The Journal of the Japanese Association of Health Communication
Vol. 9, No.1

Potential of Multi-generational Theatrical Workshops Toward the Creation of Sustainable Multi-generational Communities

Naho Watanabe1), Kentaro Okazaki 2), Rengyou 3), Kenji Watanabe 4), Machiko Inoue 5)6)

This study explores the experiences of participants of multi-generational theatrical workshops, considering the efficacy of such workshops in building ongoing, sustainable multi-generational communities. For this study semi-structured interviews were conducted with 12 participants about their experiences in the theatrical workshops, and interviews were analyzed employing the Modified Grounded Theory Approach. The results revealed that through the impromptu theater performances participants experienced ‘level relationships unhindered by differences in age’ and ‘the realization of interactive, bilateral communication’. While a newfound ‘respect for the prolific knowledge and experiences of the elderly’ was observed in the younger participants, senior members felt ‘a respect and affection for those from different generations’ and ‘an appreciation for the participation of the younger generation’. Furthermore, participants experienced ‘a unity towards theater presentation’, ‘close familiarity with members’, and ‘the encouragement from being recognized by other' through their final performance. These results, which gave rise to respect for others, rapport transcending generation, and deepened inter-generational relationships, attest to the value of multi-generational theatrical workshops towards the creation of sustainable, multi-generational communities.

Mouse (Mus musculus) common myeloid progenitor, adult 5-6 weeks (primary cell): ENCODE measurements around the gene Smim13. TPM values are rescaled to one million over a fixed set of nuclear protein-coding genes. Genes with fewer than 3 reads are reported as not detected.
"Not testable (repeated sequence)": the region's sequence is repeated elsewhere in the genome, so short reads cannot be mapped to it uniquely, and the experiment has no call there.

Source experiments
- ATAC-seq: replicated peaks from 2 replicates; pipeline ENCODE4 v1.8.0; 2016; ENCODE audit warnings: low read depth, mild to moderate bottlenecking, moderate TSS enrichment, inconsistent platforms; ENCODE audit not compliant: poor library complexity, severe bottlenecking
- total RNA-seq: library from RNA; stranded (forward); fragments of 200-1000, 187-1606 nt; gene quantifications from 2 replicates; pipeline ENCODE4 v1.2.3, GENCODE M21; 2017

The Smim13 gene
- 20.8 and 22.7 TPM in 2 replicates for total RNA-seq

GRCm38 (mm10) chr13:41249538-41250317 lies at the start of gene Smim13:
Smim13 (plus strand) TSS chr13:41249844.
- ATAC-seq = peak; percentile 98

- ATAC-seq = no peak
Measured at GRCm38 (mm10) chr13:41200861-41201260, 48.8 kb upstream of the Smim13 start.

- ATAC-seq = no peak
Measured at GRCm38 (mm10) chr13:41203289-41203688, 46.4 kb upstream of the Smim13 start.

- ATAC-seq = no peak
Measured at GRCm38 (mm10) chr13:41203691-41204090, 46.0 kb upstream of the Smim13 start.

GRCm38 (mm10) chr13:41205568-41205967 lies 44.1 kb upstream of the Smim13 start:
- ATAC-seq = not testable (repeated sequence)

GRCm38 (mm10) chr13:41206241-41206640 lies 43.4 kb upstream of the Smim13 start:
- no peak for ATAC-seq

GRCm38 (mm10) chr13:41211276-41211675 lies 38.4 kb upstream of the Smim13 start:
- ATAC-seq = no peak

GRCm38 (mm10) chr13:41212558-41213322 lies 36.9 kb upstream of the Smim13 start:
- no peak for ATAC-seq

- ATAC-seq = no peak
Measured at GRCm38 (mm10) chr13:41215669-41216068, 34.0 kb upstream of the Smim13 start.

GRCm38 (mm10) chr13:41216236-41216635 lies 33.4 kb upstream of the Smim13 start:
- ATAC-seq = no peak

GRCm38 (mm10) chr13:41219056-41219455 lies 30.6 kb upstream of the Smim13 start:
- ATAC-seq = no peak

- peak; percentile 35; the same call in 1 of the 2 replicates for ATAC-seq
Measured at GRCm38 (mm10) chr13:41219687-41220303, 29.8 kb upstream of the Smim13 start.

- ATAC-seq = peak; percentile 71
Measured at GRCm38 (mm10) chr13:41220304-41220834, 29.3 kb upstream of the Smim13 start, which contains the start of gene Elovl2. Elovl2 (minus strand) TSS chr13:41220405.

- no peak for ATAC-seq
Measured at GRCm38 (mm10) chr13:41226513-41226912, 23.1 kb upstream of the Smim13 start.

Keywords: theatrical workshops, multi-generational community,intergeneration relation,Me-byo

Characteristics of Needs in Infants’ Parenting and Health Information by Analyzing Question Texts Posted on a Q&A Site

Tomomi Funaki, RN, MPH1),2)); Keiko Ishimura, RD, MPH3); Yingxia Wang, MSW1); Miho Iwakuma, PhD1)

1) Kyoto University School of Public Health, Department of Medical Communication 2) Setsunan University 3) Public Health Graduate School of Medicine Osaka University

Introductions & Objective; In recent years, there is an increasing number of parents that are using Consumer Generated Media (CGM) to acquire childcare and child health information in Japan. However, it is not clear what kind of the information is needed in general. The purpose of this study is to contribute the characteristics of parenting and children’s health information needs. Methods; We have extracted 20,488 questions classified in the “child illness and trouble” category from data posted on “Yahoo! Chiebukuro” over five years. And we performed quantitative text analysis on them. Results; The lower the child’s age, the more questions were posted. Furthermore, frequently used words within the question were “hospital” and “fever” sub-categories. In addition, the term category, “experience” was used relatively often, although it was thought to be irrelevant to actual disease and symptoms. Moreover, by creating a co-occurrence network diagram, the features of the question were visualized. Conclusion; The CGM information can be expected to lead to new proposals and interventions for child rearing support in both cyber and actual social spaces.

Keywords: Internet, Consumer Generated Media (CGM), Q&A site, infants,quantitative text analysis

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